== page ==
“Ideally, you want your torque converter to stall at the same RPM that your engine is making peak torque.” Miller tells us. “But in a street application, you want to keep your stall below 4,000 RPM, since most street cars make their peak torque below that. You don’t want much more than a 4,000 stall in a street car since it will build up a lot of heat from slipping that much.”From the dyno tests we’ve ran in the past on 6L80E equipped 5th Gens, we’ve observed their peak torque to be between 3,500 and 4,000 RPM, meaning that the street fighter is a near perfect out of the box match. Miller says, “A street car with lower than a 3,500 stall converter shouldn’t notice any negative effects at all on the street. It should pull away from a stop just like it was stock, by just giving the engine a little bit of gas.”Like all of TCI’s torque converters, the Streetfighter is a heavy duty unit designed to take some serious abuse. Miller tells us, “We furnace braze the internal fins of the converter to make them stronger and more solid. If the fins are flexing at all, that can cause a variety of problems. It can cause inconsistent stall RPM for one; it might stall one run at 3,000, and the next only 2,500. We furnace braise all of our torque converters mainly for strength, which will result in consistency.”The Streetfighter torque converteralso features TCI’s special HDT coating to help it get rid of excess heat. As you know, heat is the biggest enemy of an automatic transmission in a performance car. The cooler you can keep the transmission and the fluid, the better all-around performance and longevity you will see. Miller says, “HDT stands for stands for ‘Heat Dissipating Technology’, and believe it or not the color of the coating has a lot to do with how well it releases heat from the converter. We have an in-house R&D dyno that we can put a converter on without a transmission, and stall it at whatever RPM we want and make it build a lot of heat. We tested all different shades of colors and all different types of coatings until we found the best one for getting the heat out of the converter.”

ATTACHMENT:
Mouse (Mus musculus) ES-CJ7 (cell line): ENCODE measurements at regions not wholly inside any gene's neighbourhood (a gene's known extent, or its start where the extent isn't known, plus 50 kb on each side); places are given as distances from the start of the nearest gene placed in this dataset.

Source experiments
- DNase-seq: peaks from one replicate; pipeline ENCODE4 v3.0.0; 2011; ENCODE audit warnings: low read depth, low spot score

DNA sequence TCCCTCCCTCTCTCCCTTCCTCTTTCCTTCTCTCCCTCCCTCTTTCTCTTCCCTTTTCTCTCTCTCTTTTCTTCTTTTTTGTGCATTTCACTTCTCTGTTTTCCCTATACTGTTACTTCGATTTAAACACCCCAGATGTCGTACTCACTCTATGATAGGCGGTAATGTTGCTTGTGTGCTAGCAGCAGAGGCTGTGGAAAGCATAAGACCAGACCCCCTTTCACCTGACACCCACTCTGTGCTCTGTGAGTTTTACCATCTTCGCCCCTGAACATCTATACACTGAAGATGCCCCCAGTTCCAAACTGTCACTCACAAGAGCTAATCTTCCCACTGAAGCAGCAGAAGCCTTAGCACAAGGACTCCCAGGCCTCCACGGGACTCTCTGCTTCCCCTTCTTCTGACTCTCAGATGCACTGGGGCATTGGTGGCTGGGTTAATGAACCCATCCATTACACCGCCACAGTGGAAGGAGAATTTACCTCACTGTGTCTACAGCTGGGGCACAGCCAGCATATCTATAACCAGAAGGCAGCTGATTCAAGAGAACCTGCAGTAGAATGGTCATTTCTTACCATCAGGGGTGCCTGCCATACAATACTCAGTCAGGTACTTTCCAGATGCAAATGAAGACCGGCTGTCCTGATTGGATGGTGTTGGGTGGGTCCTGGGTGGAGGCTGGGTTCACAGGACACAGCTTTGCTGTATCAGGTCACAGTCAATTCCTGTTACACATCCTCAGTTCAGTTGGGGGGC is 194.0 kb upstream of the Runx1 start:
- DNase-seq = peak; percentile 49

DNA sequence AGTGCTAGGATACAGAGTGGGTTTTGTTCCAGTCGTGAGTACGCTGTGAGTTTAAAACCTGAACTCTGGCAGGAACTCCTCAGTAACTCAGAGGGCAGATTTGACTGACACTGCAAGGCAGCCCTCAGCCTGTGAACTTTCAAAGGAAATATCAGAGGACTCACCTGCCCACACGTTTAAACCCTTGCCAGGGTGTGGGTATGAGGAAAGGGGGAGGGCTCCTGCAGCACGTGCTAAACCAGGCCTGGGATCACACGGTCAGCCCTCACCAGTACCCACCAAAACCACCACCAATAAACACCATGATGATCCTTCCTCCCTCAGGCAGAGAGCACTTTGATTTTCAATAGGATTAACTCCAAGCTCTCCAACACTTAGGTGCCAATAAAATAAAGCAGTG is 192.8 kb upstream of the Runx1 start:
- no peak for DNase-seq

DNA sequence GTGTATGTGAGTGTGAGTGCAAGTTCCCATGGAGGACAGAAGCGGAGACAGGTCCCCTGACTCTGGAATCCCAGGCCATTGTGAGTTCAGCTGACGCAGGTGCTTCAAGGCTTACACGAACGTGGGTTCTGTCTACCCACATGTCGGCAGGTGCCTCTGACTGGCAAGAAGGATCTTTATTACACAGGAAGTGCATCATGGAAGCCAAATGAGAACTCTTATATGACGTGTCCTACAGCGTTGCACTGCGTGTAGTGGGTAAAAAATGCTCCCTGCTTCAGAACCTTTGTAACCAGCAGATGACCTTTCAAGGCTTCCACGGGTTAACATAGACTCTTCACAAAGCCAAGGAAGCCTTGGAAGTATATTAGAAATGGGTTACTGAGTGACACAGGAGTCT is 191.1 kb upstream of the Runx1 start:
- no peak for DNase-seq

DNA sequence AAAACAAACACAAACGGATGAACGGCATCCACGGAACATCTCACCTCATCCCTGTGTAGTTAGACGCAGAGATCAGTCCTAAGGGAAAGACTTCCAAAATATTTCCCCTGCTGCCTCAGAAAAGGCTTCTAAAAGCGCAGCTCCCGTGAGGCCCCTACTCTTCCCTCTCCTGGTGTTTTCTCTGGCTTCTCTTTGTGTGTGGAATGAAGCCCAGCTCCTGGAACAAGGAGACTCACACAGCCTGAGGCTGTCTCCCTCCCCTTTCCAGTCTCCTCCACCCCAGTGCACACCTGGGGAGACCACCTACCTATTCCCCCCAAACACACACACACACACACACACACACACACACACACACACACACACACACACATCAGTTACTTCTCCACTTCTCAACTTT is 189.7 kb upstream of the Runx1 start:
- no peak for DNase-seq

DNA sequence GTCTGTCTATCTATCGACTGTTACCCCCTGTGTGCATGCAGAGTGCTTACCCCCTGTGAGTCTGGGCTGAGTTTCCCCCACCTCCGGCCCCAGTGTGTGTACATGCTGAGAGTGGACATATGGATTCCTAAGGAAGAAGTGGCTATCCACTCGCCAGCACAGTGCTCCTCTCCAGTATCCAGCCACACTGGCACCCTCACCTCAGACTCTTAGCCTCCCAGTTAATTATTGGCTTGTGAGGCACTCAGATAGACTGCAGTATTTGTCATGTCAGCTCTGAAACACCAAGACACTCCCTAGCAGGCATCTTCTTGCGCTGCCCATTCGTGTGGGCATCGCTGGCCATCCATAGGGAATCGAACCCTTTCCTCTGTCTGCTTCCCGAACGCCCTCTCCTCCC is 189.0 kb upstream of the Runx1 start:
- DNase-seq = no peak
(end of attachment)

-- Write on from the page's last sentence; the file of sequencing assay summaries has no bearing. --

The torque converter ultimately what builds up the majority of the heat in an automatic transmission, and if the HDT Coating helps remove a lot of that heat out from the converter, then your transmission cooler doesn’t have to work as hard. Per Miller, “We use the HDT coating on all of our torque converters; whether it’s a street rodder 1,500 RPM stall converter for a stock type application, to a converter for our Pro-X Powerglide.”
Additionally, if you need something with more or less stall than the Streetfighter’s 3,200 RPM, TCI can hook you up with a custom built converter just for your specific application. Miller says, “We also can build a custom converter for whatever stall speed you need. If you have dyno sheets, we can pinpoint the RPM where the motor is making the best torque, and build a converter with that stall speed. Even if a customer doesn’t have a dyno sheet, we can build them a custom converter if we know the basics of the motor, the tires they will be running, the weight of the car, and the rear gears that they will be using.”